Psalm 23 And All That

[Christianity Today, February 7, 2000]

How much do you remember of your third-grade reader? Could you take a test today on the stories in it? Could you quote it authoritatively? Could you use the stories’ moral lessons to guide your life?

I can’t even remember the title of my third-grade reader, much less the storylines. I could only hazard a guess that the stories were about boys and girls having fun, a step up from previous years’ “Alice and Jerry” books. But I wouldn’t dare to quote it or make assertions about what it said.

We are surrounded by people who have had about that much exposure to the Bible. They were read Bible stories as very young children, perhaps had a picture Bible when just a little older, and can dimly recall declaiming the Second Shepherd’s lines in the Christmas play. As they got older they found Sunday School boring and, by high school graduation if not before, had stopped attending church. Their theological and Biblical education ground to a halt when they lost interest, about age eight or ten.

But that has no effect on their confidence. In an essay in a glossy highbrow magazine, the author asserted that the Bible ranks hope along with faith and love (good so far) in the 23rd

Psalm (uh-oh). It’s a dumb mistake, but it wasn’t hers alone; editors, proof-readers, even fact-checkers comb every word in a magazine of this stature. But everyone no doubt had a dim memory of something like this being in the bible, and so it was rubber-stamped into print.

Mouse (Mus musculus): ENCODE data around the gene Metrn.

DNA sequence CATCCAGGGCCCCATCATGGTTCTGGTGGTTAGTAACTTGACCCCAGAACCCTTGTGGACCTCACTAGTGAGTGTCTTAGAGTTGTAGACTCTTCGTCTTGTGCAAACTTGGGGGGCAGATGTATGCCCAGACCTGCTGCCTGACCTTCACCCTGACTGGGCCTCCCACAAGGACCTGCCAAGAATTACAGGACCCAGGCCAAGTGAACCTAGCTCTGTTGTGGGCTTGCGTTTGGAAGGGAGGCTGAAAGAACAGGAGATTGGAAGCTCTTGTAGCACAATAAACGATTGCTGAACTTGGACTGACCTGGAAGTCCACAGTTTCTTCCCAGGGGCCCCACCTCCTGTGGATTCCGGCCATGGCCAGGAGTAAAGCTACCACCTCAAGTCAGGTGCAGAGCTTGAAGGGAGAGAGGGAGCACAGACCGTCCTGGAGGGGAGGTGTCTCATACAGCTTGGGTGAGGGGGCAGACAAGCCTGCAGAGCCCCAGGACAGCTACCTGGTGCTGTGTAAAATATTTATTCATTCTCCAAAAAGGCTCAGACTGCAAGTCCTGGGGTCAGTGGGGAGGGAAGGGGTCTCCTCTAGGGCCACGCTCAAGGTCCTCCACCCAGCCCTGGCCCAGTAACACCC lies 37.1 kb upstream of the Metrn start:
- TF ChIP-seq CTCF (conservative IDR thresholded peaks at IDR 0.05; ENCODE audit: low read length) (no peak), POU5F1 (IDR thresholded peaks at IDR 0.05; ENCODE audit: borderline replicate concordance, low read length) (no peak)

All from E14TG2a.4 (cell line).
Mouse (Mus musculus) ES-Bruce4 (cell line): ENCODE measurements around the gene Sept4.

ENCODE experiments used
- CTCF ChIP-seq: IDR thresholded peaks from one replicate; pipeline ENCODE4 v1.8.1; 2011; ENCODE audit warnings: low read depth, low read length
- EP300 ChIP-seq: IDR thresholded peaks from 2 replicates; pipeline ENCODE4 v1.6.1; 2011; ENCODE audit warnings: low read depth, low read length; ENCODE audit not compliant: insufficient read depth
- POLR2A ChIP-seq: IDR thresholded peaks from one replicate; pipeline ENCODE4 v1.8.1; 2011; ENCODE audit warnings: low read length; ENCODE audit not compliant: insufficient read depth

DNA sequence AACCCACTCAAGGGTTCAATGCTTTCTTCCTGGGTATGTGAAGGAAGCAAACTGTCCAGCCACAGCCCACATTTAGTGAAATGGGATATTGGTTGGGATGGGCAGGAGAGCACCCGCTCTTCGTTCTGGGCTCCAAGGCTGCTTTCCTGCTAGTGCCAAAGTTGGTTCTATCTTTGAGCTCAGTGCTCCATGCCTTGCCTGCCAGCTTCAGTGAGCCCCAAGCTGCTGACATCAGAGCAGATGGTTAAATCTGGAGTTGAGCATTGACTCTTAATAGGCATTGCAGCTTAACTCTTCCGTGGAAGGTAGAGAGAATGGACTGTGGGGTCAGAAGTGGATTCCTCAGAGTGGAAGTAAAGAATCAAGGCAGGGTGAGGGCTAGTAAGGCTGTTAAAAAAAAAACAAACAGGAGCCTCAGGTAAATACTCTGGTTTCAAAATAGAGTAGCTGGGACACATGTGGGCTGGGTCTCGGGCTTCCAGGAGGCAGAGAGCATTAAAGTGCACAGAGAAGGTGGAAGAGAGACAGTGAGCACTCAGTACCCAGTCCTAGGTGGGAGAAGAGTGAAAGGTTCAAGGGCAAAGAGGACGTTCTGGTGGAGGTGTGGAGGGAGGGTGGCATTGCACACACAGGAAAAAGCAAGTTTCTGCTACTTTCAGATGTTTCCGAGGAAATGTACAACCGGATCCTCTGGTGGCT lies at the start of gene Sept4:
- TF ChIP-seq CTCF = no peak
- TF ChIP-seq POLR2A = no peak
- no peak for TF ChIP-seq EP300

This kind of mistake is not rare. My clipping file includes an urging from the Washington Post to make Christmas special by “reading Mark or Luke’s narrative at home.” (Those who search Mark for a birth narrative will look a long time.) Newsweek describes Jesse Jackson holding hands with the Clintons and reciting, “the 51st Psalm, David’s prayer for mercy after he had been seduced by Bathsheba.” Oh, so *that’s* how it happened!

My favorite is the line in the 80’s anthem, “We Are The World,” “As our God has shown us, by turning stones to bread.” Did the writer just make a fuzzy association that, hey, we’re singing to raise money for hunger relief, and there’s something in the Bible about bread and stones—Cool! Of course the bible describes Jesus tempted, but *refusing*, to turn stones to bread. Again, the writer wasn’t alone in his mistake. The melody’s composers, the instrumentalists, other singers, recording technicians, and everyone invested in this major event must each have read over these lyrics at least once. Nobody caught this? Nobody said, “Hmm, is that right? I’d better check a Bible.”

A wit might well develop a humor bestseller: a version of the Bible including only the parts the average unchurched person remembers, in just the bent way he remembers them (“I’m sure of it! In my Wee Tots Bible, there was even a picture of Jesus turning the stones into bread!”). A charming classic based on a similar idea was published in England in 1930: “1066 And All That.” Authors Walter Carruthers Sellar and Robert Julian Yeatman aimed to write a history of England limited to what the average person could recollect. It is subtitled, “A Memorable History of England comprising all the parts you can remember.” It is a very short book.